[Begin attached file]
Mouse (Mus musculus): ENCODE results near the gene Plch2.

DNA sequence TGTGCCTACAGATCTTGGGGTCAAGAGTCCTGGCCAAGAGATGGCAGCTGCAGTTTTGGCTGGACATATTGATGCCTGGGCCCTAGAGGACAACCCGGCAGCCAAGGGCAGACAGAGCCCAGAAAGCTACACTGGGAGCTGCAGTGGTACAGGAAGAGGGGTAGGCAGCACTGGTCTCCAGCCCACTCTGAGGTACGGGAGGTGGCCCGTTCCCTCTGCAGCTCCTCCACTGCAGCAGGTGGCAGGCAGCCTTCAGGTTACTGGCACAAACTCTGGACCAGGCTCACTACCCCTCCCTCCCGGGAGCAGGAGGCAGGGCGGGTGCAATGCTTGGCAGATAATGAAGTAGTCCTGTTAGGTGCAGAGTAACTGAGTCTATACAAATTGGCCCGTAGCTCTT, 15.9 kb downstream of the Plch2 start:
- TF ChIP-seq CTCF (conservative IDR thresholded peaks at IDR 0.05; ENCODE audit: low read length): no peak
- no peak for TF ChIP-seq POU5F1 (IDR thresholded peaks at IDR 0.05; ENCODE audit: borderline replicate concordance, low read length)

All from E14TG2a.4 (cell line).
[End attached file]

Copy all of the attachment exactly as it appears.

Mouse (Mus musculus): ENCODE results near the gene Plch2.

DNA sequence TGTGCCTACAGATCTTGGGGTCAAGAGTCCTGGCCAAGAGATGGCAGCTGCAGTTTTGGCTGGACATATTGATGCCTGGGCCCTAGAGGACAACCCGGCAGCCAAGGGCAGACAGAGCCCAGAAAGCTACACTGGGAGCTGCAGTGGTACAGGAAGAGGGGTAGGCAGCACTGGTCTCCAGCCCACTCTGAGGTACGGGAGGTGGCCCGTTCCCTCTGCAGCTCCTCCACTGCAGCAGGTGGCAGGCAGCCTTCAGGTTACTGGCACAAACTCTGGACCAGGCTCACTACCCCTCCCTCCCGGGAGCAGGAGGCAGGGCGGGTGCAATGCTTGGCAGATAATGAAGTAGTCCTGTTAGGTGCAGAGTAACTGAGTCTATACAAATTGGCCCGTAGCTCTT, 15.9 kb downstream of the Plch2 start:
- TF ChIP-seq CTCF (conservative IDR thresholded peaks at IDR 0.05; ENCODE audit: low read length): no peak
- no peak for TF ChIP-seq POU5F1 (IDR thresholded peaks at IDR 0.05; ENCODE audit: borderline replicate concordance, low read length)

All from E14TG2a.4 (cell line).